One of the projects we've had to put a lot of effort into over the past few months is the upgrade of our SAP systems - HR, Payroll and Finance. After taking the systems down last Thursday evening, this morning we went live with a fully upgraded system. This was a large and complicated project that has taken many months of planning and preparation - building and testing the various SAP systems, downloading the software and doing trial installs and building a complete copy of all of the SAP systems to test the connections and interactions.
There were quite a few components involved with the project. Not only did we want to upgrade the SAP software to the latest version, but we also wanted to restructure how the SAP systems connected to each other to make them more resilient and better performing. A key part in doing this work was the virtualisation of the SAP infrastructure onto a new cluster of high capacity servers. In doing this virtualisation work, and going from 13 physical servers to two big ones, we will make considerable reductions to our power consumption and reduce our carbon emissions considerably.
We allowed 4 days downtime to achieve server virtualisation, technical reorganisation, the simultaneous upgrades of the systems, and the technical upgrade from Xi to Pi (the way the systems talk to each other) and it required not only an awful lot of hard work from our SAP teams (basis and development), some of whom worked all weekend putting in very long days, but also co-ordination and collaboration from other areas of the department including Unix, Networking, Storage, Managed Desktop, MUSE and Communications teams who were all available and all doing their bit. We also relied on the teams in Finance and HR to test that everything was working as it should be.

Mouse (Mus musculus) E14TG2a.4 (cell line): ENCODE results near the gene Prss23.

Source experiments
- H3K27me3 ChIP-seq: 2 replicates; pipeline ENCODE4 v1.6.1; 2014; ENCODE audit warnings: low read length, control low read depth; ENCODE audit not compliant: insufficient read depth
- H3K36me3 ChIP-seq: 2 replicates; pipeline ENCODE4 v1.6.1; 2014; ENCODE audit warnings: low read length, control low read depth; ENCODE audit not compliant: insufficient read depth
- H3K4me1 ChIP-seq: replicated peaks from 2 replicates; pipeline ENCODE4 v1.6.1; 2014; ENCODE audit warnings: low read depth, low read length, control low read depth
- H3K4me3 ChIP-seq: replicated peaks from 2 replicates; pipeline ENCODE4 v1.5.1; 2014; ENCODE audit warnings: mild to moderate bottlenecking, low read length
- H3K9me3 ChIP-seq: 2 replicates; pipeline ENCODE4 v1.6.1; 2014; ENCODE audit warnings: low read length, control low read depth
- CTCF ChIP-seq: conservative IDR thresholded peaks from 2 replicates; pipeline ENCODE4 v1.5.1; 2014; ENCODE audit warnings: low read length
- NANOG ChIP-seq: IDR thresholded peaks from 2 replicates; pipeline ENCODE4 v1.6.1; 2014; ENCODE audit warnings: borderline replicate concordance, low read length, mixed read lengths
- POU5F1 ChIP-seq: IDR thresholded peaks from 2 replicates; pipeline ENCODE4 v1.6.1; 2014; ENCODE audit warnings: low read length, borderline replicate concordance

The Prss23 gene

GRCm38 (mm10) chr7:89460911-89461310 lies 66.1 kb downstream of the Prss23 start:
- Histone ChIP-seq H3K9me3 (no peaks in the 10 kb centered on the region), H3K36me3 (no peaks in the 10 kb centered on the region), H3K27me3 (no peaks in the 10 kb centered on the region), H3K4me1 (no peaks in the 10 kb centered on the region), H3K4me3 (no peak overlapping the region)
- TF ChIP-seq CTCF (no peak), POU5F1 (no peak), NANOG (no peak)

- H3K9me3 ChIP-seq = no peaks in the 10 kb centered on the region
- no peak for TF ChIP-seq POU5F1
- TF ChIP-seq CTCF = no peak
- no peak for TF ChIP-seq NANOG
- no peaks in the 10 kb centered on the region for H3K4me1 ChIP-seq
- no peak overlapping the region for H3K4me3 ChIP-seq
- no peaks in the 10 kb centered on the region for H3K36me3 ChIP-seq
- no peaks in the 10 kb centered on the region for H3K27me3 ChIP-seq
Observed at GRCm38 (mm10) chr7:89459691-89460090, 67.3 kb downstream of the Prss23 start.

We had been told that this was an almost impossible task by our SAP consultants, but everything had been handed over to functional teams to test by yesterday, and today we went live. A couple of minor glitches this morning relating to load and portal links, but nothing that couldn't be fixed quickly, and altogether a successful outcome. I'd like to personally thank everyone involved.
Although this was a technical upgrade, and functional improvements can now take place, there have been some benefits to users, including a much wider range of browsers which are supported - this morning I've had all of the systems running on my mac on Safari, Chrome and Firefox, and even on my iPad! Perhaps I can finally ditch Camino.